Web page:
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Dear Parliamentarian Vol. 111 June 2005

Dear Parliamentarian Vol. 111  June  2005
Answers to your Parliamentary Questions
drvideo@comcast.net


"Dear Parliamentarian" is written by the author of Parliamentary Procedures Made Simple: The Basics, an 80 minute video that tells how to have better meetings.


Virginia Barron wrote:

I belong to a ladies organization, with bylaws, and one of the members states that if bylaws are "blotched" there is a possibility of a lawsuit.  Who sues who?

 

Thank you.

 

 

Dear Virginia,
    Could you give me a better example.  The only time that  a law suit may be possible is when a member feels her rights have been taken away by some action of the assembly based upon the bylaws, and the bylaws conflict with the corporation papers (if the organization is incorporated) or  with the corporate code in the state in which it is incorporated.  Bylaws are the governing documents of an organization.  Courts usually uphold bylaws even if they do not conform with the standard order of bylaws as found in parliamentary authorities.  Most people don't bring a suit unless they have had rights taken away from them.  People don't bring organizations to court because they think the bylaws are not correct.  Again the only time courts get involved with organizations is when the organization is incorporated.  Does that apply to your "ladies organization?"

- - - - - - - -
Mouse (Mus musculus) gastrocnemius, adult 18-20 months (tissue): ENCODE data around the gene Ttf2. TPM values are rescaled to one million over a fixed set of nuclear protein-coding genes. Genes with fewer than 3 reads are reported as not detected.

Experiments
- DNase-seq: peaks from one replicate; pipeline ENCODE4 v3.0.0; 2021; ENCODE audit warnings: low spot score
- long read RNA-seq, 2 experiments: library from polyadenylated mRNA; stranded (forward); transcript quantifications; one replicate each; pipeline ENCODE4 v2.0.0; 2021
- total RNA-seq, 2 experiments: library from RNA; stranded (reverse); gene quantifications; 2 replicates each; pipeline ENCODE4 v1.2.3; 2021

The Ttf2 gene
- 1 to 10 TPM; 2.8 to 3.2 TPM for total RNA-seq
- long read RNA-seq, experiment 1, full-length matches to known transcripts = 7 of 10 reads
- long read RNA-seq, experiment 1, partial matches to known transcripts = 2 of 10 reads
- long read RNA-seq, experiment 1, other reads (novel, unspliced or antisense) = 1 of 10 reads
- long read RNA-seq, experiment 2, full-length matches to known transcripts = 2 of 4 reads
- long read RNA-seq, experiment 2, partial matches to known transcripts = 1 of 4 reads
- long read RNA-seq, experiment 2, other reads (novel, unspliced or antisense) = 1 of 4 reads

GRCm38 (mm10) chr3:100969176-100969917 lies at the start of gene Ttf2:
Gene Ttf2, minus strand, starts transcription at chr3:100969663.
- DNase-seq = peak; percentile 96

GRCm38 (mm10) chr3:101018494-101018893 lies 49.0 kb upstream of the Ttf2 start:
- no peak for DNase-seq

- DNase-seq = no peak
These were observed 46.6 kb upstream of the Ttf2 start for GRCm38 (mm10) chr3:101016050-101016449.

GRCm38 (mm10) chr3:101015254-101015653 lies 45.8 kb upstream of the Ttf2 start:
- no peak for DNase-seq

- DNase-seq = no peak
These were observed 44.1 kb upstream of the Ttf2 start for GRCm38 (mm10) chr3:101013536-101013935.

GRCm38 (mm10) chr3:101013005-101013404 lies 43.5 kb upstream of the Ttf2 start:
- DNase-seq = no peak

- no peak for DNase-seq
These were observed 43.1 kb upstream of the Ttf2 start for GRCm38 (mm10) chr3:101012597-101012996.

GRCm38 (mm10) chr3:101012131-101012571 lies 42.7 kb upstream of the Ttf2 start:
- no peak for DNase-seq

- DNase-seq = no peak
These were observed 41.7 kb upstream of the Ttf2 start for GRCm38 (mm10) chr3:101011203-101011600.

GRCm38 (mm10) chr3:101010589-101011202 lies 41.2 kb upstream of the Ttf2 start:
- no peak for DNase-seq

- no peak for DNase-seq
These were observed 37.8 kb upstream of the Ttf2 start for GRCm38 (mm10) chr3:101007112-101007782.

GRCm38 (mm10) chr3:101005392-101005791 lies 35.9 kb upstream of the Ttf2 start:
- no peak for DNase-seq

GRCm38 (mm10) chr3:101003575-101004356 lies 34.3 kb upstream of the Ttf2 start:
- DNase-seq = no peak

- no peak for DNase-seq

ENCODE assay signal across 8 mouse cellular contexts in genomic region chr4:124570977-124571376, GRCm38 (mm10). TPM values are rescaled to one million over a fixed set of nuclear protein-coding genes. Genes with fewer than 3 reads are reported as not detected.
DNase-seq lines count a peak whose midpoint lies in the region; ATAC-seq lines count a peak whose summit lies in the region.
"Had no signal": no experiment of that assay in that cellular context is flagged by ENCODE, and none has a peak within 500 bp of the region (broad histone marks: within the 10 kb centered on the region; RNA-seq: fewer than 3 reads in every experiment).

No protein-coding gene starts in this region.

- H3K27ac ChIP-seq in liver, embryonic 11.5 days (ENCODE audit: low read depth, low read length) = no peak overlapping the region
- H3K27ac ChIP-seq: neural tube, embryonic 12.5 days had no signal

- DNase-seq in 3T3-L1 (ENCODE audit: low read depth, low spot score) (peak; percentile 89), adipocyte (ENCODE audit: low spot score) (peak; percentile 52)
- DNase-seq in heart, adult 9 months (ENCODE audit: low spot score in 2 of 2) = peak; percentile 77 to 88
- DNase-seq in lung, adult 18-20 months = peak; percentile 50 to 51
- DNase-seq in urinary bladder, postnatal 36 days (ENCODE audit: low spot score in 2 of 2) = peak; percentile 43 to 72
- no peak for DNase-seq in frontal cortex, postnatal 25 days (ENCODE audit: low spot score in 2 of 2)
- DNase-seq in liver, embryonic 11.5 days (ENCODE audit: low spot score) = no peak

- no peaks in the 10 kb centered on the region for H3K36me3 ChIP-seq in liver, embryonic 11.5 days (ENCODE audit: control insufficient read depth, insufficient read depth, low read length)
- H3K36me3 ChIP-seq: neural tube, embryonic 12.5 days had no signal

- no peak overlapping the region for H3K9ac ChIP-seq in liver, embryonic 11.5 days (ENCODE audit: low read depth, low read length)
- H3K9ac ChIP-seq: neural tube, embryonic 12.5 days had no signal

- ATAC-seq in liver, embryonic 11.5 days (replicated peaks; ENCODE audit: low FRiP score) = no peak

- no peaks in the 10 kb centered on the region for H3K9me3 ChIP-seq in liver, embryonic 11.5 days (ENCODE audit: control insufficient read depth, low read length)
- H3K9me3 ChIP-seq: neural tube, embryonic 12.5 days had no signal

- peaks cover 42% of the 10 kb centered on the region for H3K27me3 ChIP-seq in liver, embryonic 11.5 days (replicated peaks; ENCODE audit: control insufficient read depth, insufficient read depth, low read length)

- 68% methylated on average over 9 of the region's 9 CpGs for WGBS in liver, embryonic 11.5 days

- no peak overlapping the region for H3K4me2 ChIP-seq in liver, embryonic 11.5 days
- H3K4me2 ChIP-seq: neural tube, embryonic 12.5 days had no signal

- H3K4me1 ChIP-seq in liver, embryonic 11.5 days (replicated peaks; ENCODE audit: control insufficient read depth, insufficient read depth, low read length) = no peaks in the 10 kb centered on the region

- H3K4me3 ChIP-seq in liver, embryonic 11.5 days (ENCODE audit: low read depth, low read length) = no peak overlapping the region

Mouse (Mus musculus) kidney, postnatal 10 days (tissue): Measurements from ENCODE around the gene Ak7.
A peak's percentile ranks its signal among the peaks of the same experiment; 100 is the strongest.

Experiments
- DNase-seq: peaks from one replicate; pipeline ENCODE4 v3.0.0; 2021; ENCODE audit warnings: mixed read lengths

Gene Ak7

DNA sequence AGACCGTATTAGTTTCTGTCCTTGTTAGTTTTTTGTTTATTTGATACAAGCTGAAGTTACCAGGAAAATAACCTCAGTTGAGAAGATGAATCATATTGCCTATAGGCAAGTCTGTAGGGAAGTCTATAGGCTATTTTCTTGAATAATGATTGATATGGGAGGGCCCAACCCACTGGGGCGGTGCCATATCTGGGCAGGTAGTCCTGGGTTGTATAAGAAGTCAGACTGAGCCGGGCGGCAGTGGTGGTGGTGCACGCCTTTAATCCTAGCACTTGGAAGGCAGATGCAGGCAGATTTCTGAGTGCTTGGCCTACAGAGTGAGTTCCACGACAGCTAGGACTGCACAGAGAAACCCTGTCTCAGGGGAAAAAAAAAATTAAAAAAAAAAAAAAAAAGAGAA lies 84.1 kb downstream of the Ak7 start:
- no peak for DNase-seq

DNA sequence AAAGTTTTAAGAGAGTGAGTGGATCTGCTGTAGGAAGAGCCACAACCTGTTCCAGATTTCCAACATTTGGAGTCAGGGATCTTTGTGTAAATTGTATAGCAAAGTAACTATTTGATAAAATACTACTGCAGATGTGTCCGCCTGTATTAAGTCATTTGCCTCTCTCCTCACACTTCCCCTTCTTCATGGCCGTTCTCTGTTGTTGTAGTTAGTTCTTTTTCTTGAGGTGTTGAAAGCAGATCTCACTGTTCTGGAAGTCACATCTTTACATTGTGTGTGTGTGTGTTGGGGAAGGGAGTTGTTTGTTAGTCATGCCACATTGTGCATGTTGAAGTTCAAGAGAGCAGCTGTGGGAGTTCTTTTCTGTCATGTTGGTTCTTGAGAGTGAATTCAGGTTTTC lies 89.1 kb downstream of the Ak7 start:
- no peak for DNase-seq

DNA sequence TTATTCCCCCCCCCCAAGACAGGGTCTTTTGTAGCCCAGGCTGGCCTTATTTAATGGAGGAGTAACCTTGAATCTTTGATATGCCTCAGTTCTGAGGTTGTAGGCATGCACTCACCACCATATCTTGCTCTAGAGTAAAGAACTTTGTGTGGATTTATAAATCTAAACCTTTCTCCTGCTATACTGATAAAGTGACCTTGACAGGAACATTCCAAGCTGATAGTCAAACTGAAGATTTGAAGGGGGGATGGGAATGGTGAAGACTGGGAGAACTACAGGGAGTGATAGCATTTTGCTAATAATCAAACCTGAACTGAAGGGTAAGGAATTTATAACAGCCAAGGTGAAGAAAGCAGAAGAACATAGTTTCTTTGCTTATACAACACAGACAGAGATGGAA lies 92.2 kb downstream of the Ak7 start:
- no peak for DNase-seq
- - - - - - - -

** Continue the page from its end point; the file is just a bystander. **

The Parliamentarian


KlausIG@aol.com wrote:

Can you please help me out today?

 

According to our by-laws, our nominating committee brought in 10 names for our Board of Directors.  At the appropriate time, 3 more names were nominated by the membership-at-large.  Only 10 will be elected.

 

Question:  On the printed ballot, should all 13 names be printed alphabetically OR should the ballot state which 10 names were nominated by the Nominating committee and which 3 names were nominated by the floor?

 

Thank you very much.  We do need to know by today.

Mrs. Klaus    KlausIG@aol.com

 

 

 

Dear Mrs. Klaus,
     List them alphabetically.  It doesn't matter who nominated them.  The most important thing to consider is are those nominated by the floor willing to serve and do they meet the qualifications for office.

The Parliamentarian